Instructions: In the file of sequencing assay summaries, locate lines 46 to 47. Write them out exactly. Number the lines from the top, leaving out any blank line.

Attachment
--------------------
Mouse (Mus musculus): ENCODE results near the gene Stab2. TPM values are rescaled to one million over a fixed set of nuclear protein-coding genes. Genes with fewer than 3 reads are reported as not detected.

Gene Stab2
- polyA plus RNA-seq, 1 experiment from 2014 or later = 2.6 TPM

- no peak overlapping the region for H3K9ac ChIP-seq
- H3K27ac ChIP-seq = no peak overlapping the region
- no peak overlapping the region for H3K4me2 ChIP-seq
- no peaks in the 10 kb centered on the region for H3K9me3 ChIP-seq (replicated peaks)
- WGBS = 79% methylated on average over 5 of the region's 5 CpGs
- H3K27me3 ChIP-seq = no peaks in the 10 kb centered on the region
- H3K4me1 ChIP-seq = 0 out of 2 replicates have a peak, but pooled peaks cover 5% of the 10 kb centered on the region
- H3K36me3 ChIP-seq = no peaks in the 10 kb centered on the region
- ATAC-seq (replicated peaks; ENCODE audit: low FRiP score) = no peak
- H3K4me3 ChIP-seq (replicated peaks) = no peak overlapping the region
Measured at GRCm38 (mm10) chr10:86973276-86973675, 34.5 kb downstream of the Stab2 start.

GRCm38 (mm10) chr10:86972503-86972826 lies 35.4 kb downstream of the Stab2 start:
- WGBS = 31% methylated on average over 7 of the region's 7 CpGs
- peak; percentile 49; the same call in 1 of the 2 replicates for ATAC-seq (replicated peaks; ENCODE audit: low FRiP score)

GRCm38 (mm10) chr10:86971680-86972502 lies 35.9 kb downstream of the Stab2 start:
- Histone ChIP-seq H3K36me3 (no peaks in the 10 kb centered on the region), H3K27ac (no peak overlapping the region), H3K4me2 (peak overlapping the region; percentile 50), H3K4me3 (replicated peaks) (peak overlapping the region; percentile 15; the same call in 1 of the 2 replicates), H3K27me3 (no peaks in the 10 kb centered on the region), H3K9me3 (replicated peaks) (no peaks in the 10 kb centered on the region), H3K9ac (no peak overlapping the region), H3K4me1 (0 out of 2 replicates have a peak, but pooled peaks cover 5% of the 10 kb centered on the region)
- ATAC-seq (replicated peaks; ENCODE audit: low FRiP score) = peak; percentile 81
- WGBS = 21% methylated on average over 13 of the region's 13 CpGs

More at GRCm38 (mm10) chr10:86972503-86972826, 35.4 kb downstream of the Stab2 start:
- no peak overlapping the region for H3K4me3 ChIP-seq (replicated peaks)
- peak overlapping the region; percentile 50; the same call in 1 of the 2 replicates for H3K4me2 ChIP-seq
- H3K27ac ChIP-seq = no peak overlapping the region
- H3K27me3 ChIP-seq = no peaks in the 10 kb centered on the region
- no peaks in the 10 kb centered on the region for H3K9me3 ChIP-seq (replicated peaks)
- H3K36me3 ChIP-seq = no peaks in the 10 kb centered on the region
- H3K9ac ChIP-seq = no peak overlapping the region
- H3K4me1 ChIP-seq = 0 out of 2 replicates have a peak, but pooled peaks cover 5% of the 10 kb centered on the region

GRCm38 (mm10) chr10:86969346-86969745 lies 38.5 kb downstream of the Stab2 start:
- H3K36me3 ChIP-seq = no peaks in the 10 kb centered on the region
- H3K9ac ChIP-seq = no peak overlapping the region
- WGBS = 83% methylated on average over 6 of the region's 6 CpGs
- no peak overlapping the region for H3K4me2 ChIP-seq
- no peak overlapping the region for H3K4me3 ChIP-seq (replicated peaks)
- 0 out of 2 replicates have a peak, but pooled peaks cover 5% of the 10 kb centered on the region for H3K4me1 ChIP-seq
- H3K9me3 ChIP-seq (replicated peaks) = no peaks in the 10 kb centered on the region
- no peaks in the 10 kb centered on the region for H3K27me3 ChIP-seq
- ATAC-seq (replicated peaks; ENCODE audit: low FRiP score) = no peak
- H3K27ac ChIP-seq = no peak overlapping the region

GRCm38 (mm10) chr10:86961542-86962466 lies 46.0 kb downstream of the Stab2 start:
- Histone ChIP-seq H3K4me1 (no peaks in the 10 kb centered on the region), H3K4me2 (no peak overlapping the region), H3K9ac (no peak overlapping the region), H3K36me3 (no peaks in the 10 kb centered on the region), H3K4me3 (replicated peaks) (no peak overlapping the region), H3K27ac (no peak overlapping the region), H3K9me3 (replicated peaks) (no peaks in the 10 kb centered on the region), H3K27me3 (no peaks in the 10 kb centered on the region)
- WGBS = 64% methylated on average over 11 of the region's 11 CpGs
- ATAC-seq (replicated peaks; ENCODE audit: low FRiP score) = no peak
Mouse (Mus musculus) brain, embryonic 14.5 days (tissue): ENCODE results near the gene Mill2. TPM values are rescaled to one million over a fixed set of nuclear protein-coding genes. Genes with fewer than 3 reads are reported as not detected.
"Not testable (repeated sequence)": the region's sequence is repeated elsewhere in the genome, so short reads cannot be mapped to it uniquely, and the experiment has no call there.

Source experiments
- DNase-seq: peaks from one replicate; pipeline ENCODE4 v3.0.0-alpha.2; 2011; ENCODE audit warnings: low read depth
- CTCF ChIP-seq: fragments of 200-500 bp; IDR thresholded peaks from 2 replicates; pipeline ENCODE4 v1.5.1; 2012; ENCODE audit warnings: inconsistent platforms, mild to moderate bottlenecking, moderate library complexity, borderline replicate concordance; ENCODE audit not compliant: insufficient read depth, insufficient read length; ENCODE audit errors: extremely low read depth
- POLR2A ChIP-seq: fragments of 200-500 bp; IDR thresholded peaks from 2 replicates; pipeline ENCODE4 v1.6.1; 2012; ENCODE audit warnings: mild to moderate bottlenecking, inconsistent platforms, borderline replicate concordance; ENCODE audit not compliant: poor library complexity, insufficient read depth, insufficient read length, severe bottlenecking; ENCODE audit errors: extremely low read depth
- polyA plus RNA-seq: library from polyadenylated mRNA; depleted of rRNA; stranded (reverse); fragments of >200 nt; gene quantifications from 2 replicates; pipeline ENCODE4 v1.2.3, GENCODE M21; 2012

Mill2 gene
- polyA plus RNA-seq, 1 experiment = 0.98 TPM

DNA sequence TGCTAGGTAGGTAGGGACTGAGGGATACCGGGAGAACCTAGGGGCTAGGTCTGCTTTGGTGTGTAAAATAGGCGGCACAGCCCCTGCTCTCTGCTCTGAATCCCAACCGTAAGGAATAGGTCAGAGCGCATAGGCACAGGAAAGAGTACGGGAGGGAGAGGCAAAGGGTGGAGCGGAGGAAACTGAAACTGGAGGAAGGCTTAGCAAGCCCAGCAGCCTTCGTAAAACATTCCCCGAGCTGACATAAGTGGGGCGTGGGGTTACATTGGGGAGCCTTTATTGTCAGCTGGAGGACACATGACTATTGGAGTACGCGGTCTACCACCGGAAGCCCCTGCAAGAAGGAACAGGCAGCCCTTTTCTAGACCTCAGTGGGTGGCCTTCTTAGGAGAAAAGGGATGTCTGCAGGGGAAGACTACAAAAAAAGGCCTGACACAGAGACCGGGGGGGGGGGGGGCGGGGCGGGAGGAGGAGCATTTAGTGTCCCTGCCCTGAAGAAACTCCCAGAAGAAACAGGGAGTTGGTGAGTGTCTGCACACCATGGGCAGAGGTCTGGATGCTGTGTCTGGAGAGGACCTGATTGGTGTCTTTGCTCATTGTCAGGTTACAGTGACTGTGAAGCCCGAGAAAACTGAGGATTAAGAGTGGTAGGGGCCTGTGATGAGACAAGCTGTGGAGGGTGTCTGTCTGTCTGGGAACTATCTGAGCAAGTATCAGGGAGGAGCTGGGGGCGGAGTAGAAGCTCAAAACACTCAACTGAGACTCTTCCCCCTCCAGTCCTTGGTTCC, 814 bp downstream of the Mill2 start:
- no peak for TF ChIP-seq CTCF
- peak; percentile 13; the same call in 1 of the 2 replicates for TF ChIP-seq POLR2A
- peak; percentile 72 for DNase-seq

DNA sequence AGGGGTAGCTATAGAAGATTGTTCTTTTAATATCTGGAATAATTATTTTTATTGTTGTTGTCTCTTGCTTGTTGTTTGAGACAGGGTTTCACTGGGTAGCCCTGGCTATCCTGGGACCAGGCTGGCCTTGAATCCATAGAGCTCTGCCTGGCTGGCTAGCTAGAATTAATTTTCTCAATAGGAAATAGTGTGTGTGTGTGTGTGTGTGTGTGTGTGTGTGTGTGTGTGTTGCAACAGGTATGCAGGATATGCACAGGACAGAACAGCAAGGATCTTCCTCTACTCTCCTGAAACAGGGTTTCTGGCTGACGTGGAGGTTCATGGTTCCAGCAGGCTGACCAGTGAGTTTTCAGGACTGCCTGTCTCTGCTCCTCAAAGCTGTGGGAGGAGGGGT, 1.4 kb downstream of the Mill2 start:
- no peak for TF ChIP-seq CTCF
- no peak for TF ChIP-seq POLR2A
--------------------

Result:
Mouse (Mus musculus) brain, embryonic 14.5 days (tissue): ENCODE results near the gene Mill2. TPM values are rescaled to one million over a fixed set of nuclear protein-coding genes. Genes with fewer than 3 reads are reported as not detected.
"Not testable (repeated sequence)": the region's sequence is repeated elsewhere in the genome, so short reads cannot be mapped to it uniquely, and the experiment has no call there.